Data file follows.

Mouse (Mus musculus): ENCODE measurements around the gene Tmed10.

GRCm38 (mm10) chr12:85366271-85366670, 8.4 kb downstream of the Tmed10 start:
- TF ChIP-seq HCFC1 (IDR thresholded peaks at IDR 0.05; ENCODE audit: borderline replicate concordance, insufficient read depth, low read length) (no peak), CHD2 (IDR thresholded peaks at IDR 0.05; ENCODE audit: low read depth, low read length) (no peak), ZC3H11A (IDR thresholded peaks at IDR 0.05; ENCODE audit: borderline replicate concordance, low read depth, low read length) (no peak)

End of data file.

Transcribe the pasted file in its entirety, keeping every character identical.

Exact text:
Mouse (Mus musculus): ENCODE measurements around the gene Tmed10.

GRCm38 (mm10) chr12:85366271-85366670, 8.4 kb downstream of the Tmed10 start:
- TF ChIP-seq HCFC1 (IDR thresholded peaks at IDR 0.05; ENCODE audit: borderline replicate concordance, insufficient read depth, low read length) (no peak), CHD2 (IDR thresholded peaks at IDR 0.05; ENCODE audit: low read depth, low read length) (no peak), ZC3H11A (IDR thresholded peaks at IDR 0.05; ENCODE audit: borderline replicate concordance, low read depth, low read length) (no peak)